AIG targets year-end for asset sales

CEO says he expects to announce deals to pay off $85 billion government loan in fourth quarter.

EMAIL  |   PRINT  |   SHARE  |   RSS
 
google my aol my msn my yahoo! netvibes
Paste this link into your favorite RSS desktop reader
See all CNNMoney.com RSS FEEDS (close)
By Tami Luhby, CNNMoney.com senior writer

Is the worst of the stock market meltdown over?
  • Yes
  • No

NEW YORK (CNNMoney.com) -- American International Group's CEO said Monday that the troubled insurer should start selling off pieces of its sprawling global business by year end.

Some 15 to 20 buyers may each walk away with a unit of the troubled insurer, Chief Executive Edward Liddy told CNNMoney.com.

Liddy declined to comment on the prices the divisions are commanding, saying it is "too soon." But he expects to be able to repay the $85 billion government loan AIG (AIG, Fortune 500) received last month to keep it afloat as it unwinds its $1 trillion in assets.

"We were in a heck of a mess," Liddy said. "It's solvable. We can work our way out of it."

Liddy took charge of the company after the Federal Reserve arranged the unusual financing to prevent further turmoil in the already strained financial markets. In return, the government took a 79.9% stake in the company and gave the AIG two years to repay the debt by selling its assets.

The company does not expect to need additional financing beyond the $85 billion to continue operating, Liddy said. It has already drawn down $69 billion of that loan.

The Federal Reserve of New York said Oct. 8 that it would lend AIG up to $37.8 billion in exchange for investment-grade, fixed-income collateral.

The second loan was needed because AIG couldn't access the frozen credit markets to fund its daily operations, Liddy said. Depending on how the capital markets value its securities assets in the future, it might need more, he said.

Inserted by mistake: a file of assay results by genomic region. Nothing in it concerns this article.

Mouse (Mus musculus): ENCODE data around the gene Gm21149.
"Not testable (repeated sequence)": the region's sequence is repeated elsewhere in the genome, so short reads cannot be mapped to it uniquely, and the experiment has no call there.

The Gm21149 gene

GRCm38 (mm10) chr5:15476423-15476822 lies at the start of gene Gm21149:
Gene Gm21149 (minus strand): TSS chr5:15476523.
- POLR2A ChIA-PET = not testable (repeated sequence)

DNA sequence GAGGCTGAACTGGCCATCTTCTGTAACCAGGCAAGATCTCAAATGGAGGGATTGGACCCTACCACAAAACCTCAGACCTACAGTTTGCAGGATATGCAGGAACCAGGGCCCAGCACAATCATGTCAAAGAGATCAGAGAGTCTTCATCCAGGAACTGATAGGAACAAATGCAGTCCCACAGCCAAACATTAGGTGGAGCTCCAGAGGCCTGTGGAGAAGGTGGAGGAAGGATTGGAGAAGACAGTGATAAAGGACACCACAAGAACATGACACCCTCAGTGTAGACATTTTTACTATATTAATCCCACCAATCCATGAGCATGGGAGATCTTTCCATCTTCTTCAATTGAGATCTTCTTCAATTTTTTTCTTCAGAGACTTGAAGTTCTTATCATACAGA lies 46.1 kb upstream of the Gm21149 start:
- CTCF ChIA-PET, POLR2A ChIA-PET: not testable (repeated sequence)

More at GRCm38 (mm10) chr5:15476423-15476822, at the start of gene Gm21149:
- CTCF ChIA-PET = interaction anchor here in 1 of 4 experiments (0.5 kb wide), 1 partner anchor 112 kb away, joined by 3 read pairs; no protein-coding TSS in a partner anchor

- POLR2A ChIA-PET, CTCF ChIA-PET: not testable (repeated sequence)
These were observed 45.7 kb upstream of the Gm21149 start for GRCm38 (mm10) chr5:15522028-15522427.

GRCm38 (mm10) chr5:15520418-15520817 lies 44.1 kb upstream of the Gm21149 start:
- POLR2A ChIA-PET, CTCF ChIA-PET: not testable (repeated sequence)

Keeping property-casualty business

Liddy has spent the last month deciding which parts of the company to sell. In early October, the beleaguered insurance giant announced it would hold onto its property and casualty insurance businesses and retain a majority stake in its foreign life insurance operations. The property and casualty lines bring in more than $40 billion in revenue annually.

Everything else is on the table, Liddy said. The businesses include its aircraft leasing unit, asset management division, retirement services and U.S. life insurance operations.

Liddy said he regrets the company threw a $440,000 one-week retreat at the St. Regis Resort in Monarch Beach near San Diego, Calif., just days after the bailout. He said he was not aware of the junket at the time, but would look into recouping the costs and disciplining those involved.

AIG agreed Thursday to curb such expenditures after heavy criticism from Congress and New York state Attorney General Andrew Cuomo. The company canceled 160 conferences and events - some that carried price tags of as much as $750,000. It also has put on hold a nearly $10 million severance payment to outgoing chief financial officer Steven Bensinger.

"I apologize to the American people for those things," Liddy said on CNN. "They were terribly insensitive."  To top of page

Features
They're hiring!These Fortune 100 employers have at least 350 openings each. What are they looking for in a new hire? More
If the Fortune 500 were a country...It would be the world's second-biggest economy. See how big companies' sales stack up against GDP over the past decade. More
Sponsored By:
More Galleries
Want to buy -- and live in -- a piece of history? It's not that far out of reach. These historic homes are not only for sale, they are incredible bargains. More
5 ways retailers are tracking you If you think pesky salespeople are invading your personal space, check out these 5 technologies that are tracking your movements throughout a store. More
Moto X vs. Droid Turbo: Which Droid should you buy? Motorola has made the two best Android smartphones this year. Here's how they stack up. More

Most stock quote data provided by BATS. Market indices are shown in real time, except for the DJIA, which is delayed by two minutes. All times are ET. Disclaimer.

Morningstar: © 2014 Morningstar, Inc. All Rights Reserved.

Factset: FactSet Research Systems Inc. 2014. All rights reserved.

Chicago Mercantile Association: Certain market data is the property of Chicago Mercantile Exchange Inc. and its licensors. All rights reserved.

Dow Jones: The Dow Jones branded indices are proprietary to and are calculated, distributed and marketed by DJI Opco, a subsidiary of S&P Dow Jones Indices LLC and have been licensed for use to S&P Opco, LLC and CNN. Standard & Poor's and S&P are registered trademarks of Standard & Poor’s Financial Services LLC and Dow Jones is a registered trademark of Dow Jones Trademark Holdings LLC. All content of the Dow Jones branded indices © S&P Dow Jones Indices LLC 2014 and/or its affiliates.